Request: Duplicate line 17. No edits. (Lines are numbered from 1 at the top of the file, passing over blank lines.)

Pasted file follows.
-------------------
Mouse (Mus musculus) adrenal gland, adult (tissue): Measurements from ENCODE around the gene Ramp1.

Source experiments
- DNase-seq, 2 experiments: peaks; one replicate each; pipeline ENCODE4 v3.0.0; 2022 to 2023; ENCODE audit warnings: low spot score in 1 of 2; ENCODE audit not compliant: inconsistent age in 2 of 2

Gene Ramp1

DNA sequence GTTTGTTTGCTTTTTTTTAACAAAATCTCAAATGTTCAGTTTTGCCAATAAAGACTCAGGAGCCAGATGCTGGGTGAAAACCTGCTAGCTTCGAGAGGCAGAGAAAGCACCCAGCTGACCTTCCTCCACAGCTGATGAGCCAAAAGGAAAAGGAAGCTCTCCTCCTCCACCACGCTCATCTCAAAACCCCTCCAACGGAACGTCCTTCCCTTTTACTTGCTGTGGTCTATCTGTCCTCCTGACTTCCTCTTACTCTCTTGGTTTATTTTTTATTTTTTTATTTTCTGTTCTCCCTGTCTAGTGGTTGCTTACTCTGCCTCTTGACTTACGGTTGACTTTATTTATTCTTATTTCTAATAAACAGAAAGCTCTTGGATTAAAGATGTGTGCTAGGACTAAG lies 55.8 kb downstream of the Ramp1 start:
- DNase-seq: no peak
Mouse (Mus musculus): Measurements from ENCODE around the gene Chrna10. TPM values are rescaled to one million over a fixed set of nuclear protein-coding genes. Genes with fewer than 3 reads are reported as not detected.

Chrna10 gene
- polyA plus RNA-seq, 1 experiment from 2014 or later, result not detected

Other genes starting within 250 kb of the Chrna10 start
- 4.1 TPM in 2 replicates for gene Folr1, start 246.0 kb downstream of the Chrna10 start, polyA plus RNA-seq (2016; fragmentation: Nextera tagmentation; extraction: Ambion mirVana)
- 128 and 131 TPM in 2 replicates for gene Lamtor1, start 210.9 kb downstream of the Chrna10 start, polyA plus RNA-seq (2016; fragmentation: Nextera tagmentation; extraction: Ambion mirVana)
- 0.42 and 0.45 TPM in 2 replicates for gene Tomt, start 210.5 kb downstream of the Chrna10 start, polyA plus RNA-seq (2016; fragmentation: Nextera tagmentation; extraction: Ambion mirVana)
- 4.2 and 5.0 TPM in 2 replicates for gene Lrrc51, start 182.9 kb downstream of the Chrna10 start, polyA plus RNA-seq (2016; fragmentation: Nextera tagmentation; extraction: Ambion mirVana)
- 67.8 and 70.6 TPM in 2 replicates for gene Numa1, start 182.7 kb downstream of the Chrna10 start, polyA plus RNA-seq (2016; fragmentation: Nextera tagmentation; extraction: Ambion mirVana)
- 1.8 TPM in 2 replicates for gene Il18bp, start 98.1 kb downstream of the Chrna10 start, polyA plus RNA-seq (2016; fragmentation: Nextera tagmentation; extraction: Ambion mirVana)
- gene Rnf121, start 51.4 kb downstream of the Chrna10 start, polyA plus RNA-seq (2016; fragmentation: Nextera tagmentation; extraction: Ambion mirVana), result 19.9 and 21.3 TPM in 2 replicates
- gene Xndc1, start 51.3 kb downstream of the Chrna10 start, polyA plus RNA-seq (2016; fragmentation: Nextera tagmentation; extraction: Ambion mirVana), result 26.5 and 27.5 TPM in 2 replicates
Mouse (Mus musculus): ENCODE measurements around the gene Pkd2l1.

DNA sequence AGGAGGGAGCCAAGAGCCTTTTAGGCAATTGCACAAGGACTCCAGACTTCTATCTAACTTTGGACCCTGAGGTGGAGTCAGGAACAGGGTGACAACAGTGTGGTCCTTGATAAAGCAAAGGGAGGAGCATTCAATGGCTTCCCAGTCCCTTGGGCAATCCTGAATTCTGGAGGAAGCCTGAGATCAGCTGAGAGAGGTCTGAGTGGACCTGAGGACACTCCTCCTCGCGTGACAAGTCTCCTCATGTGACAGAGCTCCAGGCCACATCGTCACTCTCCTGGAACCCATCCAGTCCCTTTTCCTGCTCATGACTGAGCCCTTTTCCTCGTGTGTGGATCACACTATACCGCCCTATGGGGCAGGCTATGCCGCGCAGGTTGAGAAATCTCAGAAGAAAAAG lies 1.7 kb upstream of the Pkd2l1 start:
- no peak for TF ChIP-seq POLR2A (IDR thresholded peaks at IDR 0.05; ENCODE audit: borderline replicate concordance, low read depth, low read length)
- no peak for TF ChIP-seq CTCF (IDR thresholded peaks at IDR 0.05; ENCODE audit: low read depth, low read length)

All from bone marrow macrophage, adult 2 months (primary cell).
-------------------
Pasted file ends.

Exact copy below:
- gene Rnf121, start 51.4 kb downstream of the Chrna10 start, polyA plus RNA-seq (2016; fragmentation: Nextera tagmentation; extraction: Ambion mirVana), result 19.9 and 21.3 TPM in 2 replicates